How To Prepare for a Snowstorm in the Upper Midwest
Anyone will tell you, the name of the game is to stock up. Make sure you’ve got the essentials for 48 hours. No one, not even a Minnesconnie like me, wants to be on the roads in a snowstorm.
So I hit the grocery store yesterday afternoon for food. But when I was putting them away, I dropped one somewhere in my pantry and after sifting through all my shelves and even emptying the recycling bin piece by piece—gross!—I STILL couldn’t find it.
So at 9pm last night I went to the grocery store AGAIN.
I wanted to make sure the firewood was stocked and my husband, Jeff, reassured me the boys could do it.
“They can get in?” I asked.
“It’s not locked?”
“They can carry it?” (My boys are string beans. A strong wind would snap them in half like twigs.)
Jeff has not-so-fond memories of his boyhood when he was routinely required to haul firewood to heat their home. Teddy and Abe, he insists, can do it every once in awhile.
So this morning, Jeff was gone and I sent the boys out to get firewood. Long minutes passed while I stood on the cold back steps in my pjs.
“What’s taking so long!” I finally hollered.
“We can’t get in!” they yelled back.
If I were John Krasinski in The Office, this is where I’d be smirking into the camera.
So I donned my boots and stomped out to the back shed in my pajamas, watching my oldest using a long stick to try to jig a too-tall lock open.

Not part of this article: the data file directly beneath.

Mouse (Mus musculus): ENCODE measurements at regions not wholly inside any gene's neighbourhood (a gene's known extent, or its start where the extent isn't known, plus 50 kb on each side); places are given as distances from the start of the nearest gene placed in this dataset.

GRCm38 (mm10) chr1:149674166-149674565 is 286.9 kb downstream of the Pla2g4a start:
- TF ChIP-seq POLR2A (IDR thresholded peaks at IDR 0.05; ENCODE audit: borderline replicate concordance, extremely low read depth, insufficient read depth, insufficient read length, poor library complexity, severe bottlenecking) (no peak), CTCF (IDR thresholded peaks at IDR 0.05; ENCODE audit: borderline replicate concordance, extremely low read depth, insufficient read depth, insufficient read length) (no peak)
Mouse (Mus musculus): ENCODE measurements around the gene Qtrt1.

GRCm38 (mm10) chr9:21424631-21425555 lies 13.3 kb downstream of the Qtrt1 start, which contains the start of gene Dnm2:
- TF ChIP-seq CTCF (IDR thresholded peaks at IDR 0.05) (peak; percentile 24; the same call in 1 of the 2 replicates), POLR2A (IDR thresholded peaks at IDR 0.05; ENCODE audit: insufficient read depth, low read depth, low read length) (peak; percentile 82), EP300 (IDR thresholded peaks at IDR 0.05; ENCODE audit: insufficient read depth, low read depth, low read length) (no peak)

By the time the wood carrier was finally full of wood, they couldn’t lift it. What ensued was a scene of terse suggestions, complaints, and tears while the three of us in some makeshift choreography dragged and lifted it up to the house.
When they left for school and the house was finally quiet, the last thing I wanted to do was go out. But as it happened, the boys managed to finish the milk and bread at breakfast and these, naturally, go under the “essentials for 48 hours” list.
I wanted to remain in my loungewear, but there’s errand-wear etiquette that needs to be observed. So I grabbed my jeans and skipped the bra. It was “lerrand-wear” and a winter coat that looks like you’re wearing a sleeping bag with sleeves can cover a multitude of sins.
Back at the grocery store, I snaked up and down the parking-lot aisles, cursing to myself in the totally-made-up, alphabet soup, Upper-Midwest words we all know—“ope, for pete’s sake!” “criminy crickets!—eyeballing for an open spot in a packed lot that looked like the Wednesday before Thanksgiving. When I eventually parked, I tore through the store like a sweepstakes winner only to stand in line… like the Wednesday before Thanksgiving.
When I was bagging my few items, the man behind me exclaimed to the checkout woman, “This is insane!” He didn’t have the long-voweled accent of the Upper Midwest. It sounded more mid-Atlantic. In my head, I thought, “Rookie mistake, Maryland. This is common sense. You don’t want to be on the road in an hour.”
I pulled into my garage just as the first pretty flakes were starting to fall. It was then I noticed the two massive boxes stacked on my front steps. I was excited… until I tried to lift one.
Grunting and groaning and straining, I cursed Jeff in the hardcore swear words we all know and love—he accidentally bought TWO. “I’ll return one next week!” he promised happily before he left.
It took me twenty minutes, I ended up using the furniture-moving pads we use to move our piano, and my body is sore all over, but I managed to get them hidden. Merry Christmas, boys! Mommy needs physical therapy.
Eventually, I settled into my loungewear and wrapped presents. But it seems that I’m incapable of resisting the movie Stepmom. Before I knew it, I was wrapping and bawling.
The snow was coming down harder when I finally finished wrapping and wiped away my tears. Sore but satisfied, that’s when I heard that tell-tale text tone:
“Due to inclement weather forecast, school is releasing 2 hours early today.”
Cue more crying and cursing.